Quick Tip: Cold conditions can cause a butane stove to become very inefficient, as the gas canisters have trouble vaporizing in temperatures below freezing. Keep your gas canisters warm by placing them at the foot of your sleeping bag overnight or switch to a white-gas stove for winter trips instead.

 

Pair your sleeping bag with an insulated sleeping pad as well and you’ll have a complete sleep system to keep you cozy all night long. The Therm-a-Rest Questar 0ºF bag and NeoAir All Season SV sleeping pad make a formidable winter camping combination.

Obviously, warm clothes will be a necessity, too, and dressing in layers will provide both comfort and versatility:

  • Wear warm base layers close to the skin to regulate temperature and moisture.

  • Add a down jacket or other insulating layer for warmth.

  • Cover it all in a shell jacket to provide protection from the elements.

  • Pack an extra layer or two just in case your clothing gets wet or you need to bundle up a bit more. Winter conditions can be a bit unpredictable and it never hurts to have emergency gear along with you just in case.

  • Don’t forget to bring warm socks, gloves, a hat, and winter boots to keep your fingers and toes toasty, too.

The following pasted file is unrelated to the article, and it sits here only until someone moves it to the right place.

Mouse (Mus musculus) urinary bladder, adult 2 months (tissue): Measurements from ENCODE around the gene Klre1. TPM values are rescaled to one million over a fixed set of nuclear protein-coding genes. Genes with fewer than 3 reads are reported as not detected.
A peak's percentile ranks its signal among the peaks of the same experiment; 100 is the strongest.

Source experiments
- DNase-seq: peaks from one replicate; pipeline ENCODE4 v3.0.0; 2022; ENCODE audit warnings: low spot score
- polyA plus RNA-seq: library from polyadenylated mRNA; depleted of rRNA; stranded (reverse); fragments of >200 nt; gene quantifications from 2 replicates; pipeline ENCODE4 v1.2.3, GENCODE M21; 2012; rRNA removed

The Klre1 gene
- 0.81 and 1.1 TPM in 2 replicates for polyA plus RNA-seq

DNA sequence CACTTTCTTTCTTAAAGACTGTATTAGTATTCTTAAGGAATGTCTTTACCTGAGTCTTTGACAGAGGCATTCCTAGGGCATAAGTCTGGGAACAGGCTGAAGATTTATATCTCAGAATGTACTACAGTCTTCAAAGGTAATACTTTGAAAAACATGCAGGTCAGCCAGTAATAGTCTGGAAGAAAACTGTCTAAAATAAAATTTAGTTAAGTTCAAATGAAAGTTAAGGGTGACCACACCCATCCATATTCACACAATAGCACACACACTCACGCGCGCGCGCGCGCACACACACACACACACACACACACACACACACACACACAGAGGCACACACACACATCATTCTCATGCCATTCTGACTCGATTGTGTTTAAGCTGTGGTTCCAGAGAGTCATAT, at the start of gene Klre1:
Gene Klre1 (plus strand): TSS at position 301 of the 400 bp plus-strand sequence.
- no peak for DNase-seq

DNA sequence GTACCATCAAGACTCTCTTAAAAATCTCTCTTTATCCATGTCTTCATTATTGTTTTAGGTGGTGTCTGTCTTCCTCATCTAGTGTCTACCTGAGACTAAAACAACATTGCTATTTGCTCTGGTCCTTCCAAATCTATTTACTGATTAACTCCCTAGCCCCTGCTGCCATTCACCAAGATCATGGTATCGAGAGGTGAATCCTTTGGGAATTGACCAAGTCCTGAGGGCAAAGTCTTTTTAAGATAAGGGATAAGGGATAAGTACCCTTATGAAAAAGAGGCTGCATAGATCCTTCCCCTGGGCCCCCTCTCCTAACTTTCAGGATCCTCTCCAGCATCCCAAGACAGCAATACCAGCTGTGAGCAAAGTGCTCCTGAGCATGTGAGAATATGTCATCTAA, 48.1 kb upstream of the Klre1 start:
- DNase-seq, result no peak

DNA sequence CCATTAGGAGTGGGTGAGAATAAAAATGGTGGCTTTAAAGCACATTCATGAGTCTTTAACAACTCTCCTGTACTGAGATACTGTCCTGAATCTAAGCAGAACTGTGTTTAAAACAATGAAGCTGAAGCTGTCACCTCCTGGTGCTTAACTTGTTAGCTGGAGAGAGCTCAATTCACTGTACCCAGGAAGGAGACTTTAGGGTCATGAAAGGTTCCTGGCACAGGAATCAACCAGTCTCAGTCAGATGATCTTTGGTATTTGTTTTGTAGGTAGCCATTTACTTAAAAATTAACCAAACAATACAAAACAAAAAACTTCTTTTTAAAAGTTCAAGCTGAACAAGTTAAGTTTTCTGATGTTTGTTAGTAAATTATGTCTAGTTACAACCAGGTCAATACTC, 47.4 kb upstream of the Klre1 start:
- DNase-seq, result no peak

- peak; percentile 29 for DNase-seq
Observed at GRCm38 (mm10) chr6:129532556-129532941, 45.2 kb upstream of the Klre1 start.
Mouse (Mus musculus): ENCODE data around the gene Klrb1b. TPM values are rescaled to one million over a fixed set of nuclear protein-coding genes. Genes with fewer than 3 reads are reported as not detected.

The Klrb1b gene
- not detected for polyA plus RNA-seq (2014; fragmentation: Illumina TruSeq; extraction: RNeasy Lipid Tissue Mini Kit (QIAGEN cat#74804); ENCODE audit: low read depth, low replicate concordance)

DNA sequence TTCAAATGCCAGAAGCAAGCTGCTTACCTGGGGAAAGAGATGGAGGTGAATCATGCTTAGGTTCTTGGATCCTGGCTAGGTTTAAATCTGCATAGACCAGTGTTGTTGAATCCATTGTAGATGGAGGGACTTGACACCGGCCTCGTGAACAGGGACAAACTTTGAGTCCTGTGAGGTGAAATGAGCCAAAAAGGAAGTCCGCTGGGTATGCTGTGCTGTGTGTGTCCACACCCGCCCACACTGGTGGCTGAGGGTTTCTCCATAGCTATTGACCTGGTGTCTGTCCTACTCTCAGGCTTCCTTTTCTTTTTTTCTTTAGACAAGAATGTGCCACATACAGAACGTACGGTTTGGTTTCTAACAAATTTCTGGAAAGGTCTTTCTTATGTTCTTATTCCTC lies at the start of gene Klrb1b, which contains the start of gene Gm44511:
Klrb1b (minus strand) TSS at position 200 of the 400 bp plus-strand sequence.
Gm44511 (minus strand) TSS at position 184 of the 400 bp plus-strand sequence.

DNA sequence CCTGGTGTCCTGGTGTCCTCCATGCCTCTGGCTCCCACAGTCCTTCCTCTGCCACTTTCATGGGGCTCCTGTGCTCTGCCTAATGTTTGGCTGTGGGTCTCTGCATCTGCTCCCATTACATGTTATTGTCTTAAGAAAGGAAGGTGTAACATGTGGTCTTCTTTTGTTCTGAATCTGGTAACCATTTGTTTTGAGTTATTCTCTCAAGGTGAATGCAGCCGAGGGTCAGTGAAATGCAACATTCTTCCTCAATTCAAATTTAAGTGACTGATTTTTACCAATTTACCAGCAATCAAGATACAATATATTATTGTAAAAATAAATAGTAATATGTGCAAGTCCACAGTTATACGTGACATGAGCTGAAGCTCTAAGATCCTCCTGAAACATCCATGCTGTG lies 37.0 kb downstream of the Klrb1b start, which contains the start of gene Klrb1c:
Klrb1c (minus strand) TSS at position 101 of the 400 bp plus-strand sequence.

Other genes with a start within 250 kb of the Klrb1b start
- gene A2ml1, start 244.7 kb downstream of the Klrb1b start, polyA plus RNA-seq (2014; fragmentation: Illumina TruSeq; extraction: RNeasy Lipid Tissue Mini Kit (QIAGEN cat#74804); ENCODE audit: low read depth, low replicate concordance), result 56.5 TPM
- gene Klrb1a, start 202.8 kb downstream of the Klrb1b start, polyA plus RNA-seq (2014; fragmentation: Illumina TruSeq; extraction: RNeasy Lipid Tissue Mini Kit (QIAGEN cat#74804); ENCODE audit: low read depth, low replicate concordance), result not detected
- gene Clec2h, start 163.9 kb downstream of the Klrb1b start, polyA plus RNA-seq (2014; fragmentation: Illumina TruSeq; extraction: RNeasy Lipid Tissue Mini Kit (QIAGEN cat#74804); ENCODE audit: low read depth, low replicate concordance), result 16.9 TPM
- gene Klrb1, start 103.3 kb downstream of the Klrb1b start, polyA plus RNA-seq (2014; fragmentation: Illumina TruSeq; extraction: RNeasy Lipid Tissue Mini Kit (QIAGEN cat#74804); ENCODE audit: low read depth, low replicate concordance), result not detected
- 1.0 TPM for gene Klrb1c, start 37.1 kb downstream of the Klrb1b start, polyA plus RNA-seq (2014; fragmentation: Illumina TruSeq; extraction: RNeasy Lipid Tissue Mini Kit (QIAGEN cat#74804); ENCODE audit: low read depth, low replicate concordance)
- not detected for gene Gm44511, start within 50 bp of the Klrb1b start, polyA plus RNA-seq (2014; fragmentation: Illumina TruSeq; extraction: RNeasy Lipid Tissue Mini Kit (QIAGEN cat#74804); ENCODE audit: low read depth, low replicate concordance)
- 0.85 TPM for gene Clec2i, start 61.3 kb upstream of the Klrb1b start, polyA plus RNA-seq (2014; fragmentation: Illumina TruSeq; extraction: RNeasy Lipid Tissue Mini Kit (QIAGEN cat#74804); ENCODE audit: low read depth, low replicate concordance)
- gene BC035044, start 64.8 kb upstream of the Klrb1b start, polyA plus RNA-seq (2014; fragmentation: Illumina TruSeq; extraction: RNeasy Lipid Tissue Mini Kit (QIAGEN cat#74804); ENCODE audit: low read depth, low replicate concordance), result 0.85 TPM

Most of the other camping gear that you own should work just fine in the winter. Your backpack, stove, cookware, and other equipment will serve the same purpose no matter the season. You may need to bring extra fuel, however, as most camp stoves don’t burn quite as efficiently in cold temperatures and you may have to melt snow and ice for drinking water.

Where to Go Winter Camping

Photograph by Kraig Becker
Winter camping can be just as fun and exciting as any other time of the year.

For the most part, you can go winter camping at all of the same places that you would go camping at any other time of the year. That includes local, state, or national parks, although you may want to check the appropriate website ahead of time to ensure that all campsites are open.

Some backcountry areas may be closed due to their remote nature and heavy snow, but generally speaking there aren’t many additional restrictions on where you can set up camp during the winter.